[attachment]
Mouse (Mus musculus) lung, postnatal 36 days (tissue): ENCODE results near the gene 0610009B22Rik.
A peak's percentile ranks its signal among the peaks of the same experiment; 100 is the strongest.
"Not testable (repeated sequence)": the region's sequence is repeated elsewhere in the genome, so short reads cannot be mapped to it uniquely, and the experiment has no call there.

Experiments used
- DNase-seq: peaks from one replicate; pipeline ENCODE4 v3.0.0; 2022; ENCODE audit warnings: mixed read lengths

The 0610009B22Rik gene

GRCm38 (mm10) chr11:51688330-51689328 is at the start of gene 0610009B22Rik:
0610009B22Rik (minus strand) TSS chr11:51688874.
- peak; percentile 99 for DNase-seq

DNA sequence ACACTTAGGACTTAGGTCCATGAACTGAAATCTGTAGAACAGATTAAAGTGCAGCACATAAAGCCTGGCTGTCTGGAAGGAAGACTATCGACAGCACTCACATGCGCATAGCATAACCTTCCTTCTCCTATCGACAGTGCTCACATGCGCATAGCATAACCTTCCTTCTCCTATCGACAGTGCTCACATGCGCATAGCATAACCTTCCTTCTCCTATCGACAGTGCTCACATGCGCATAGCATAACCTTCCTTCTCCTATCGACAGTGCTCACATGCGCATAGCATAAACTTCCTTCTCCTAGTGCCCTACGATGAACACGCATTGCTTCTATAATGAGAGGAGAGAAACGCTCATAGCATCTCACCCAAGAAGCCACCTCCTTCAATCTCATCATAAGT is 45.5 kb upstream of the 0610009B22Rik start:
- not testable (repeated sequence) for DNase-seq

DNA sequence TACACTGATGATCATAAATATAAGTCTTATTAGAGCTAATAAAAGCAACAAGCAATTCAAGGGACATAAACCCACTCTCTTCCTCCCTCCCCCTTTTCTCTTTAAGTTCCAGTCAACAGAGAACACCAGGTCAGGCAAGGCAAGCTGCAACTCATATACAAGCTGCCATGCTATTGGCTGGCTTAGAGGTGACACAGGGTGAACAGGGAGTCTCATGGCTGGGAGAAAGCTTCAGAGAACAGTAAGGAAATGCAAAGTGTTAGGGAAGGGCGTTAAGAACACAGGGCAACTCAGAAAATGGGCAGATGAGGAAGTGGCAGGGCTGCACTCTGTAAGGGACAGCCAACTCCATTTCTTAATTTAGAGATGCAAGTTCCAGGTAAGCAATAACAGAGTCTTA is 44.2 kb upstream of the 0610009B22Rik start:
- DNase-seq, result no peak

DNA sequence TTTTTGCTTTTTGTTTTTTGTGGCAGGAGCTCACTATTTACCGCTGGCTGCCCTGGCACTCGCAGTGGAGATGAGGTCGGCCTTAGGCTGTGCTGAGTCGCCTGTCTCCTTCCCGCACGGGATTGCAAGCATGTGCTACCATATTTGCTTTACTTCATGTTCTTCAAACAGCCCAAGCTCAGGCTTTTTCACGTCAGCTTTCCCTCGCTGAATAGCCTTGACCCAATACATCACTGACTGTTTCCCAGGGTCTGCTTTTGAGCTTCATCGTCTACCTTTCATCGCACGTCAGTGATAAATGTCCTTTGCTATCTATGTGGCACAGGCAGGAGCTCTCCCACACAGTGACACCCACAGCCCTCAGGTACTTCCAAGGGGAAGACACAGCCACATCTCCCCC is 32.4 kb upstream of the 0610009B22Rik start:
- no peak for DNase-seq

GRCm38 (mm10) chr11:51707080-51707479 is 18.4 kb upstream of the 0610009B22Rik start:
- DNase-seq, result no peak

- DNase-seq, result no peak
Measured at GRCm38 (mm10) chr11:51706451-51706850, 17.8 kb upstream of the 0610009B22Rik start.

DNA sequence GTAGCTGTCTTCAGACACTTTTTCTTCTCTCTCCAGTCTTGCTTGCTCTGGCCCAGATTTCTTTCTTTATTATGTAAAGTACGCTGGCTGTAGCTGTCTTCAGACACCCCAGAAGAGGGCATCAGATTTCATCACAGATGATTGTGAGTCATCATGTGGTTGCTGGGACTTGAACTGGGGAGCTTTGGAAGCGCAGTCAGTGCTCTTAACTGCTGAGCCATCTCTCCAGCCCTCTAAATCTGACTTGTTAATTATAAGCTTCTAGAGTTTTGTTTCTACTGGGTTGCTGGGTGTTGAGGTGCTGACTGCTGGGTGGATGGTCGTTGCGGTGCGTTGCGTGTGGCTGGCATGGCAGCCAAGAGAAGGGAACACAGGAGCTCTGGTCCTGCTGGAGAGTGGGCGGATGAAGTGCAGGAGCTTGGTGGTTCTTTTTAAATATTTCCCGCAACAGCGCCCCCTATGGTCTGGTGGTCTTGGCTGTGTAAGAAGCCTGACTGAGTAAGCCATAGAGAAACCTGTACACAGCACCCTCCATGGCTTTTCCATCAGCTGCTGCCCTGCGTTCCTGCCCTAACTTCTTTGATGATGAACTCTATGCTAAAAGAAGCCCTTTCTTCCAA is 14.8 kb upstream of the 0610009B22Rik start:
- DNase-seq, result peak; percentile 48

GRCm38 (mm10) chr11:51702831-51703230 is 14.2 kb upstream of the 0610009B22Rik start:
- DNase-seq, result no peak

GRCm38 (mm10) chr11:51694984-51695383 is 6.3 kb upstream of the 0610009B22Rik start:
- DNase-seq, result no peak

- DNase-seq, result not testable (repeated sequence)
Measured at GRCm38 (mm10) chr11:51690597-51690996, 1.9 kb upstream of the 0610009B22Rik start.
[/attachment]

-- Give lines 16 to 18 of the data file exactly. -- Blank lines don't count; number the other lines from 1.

GRCm38 (mm10) chr11:51707080-51707479 is 18.4 kb upstream of the 0610009B22Rik start:
- DNase-seq, result no peak

- DNase-seq, result no peak